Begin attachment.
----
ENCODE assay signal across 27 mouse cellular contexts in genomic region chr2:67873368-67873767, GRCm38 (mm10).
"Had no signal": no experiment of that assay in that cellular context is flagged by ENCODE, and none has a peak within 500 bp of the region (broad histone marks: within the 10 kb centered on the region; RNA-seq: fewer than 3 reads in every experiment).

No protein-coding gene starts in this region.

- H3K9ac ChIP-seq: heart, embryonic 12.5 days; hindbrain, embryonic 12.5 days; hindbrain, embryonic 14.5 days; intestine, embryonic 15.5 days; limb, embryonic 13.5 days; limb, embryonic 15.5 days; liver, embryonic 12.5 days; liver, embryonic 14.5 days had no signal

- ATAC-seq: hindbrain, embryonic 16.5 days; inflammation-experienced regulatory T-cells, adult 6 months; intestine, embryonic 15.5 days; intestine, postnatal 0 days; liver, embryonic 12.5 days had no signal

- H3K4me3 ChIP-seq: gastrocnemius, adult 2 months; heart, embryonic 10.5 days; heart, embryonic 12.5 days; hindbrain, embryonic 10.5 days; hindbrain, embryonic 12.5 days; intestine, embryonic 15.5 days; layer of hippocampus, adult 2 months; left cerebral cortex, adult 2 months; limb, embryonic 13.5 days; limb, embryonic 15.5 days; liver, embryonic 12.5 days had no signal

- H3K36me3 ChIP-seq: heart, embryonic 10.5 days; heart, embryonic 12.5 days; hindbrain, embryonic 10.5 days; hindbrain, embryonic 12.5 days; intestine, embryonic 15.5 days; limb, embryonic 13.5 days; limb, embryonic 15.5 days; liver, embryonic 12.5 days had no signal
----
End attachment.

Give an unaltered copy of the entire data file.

ENCODE assay signal across 27 mouse cellular contexts in genomic region chr2:67873368-67873767, GRCm38 (mm10).
"Had no signal": no experiment of that assay in that cellular context is flagged by ENCODE, and none has a peak within 500 bp of the region (broad histone marks: within the 10 kb centered on the region; RNA-seq: fewer than 3 reads in every experiment).

No protein-coding gene starts in this region.

- H3K9ac ChIP-seq: heart, embryonic 12.5 days; hindbrain, embryonic 12.5 days; hindbrain, embryonic 14.5 days; intestine, embryonic 15.5 days; limb, embryonic 13.5 days; limb, embryonic 15.5 days; liver, embryonic 12.5 days; liver, embryonic 14.5 days had no signal

- ATAC-seq: hindbrain, embryonic 16.5 days; inflammation-experienced regulatory T-cells, adult 6 months; intestine, embryonic 15.5 days; intestine, postnatal 0 days; liver, embryonic 12.5 days had no signal

- H3K4me3 ChIP-seq: gastrocnemius, adult 2 months; heart, embryonic 10.5 days; heart, embryonic 12.5 days; hindbrain, embryonic 10.5 days; hindbrain, embryonic 12.5 days; intestine, embryonic 15.5 days; layer of hippocampus, adult 2 months; left cerebral cortex, adult 2 months; limb, embryonic 13.5 days; limb, embryonic 15.5 days; liver, embryonic 12.5 days had no signal

- H3K36me3 ChIP-seq: heart, embryonic 10.5 days; heart, embryonic 12.5 days; hindbrain, embryonic 10.5 days; hindbrain, embryonic 12.5 days; intestine, embryonic 15.5 days; limb, embryonic 13.5 days; limb, embryonic 15.5 days; liver, embryonic 12.5 days had no signal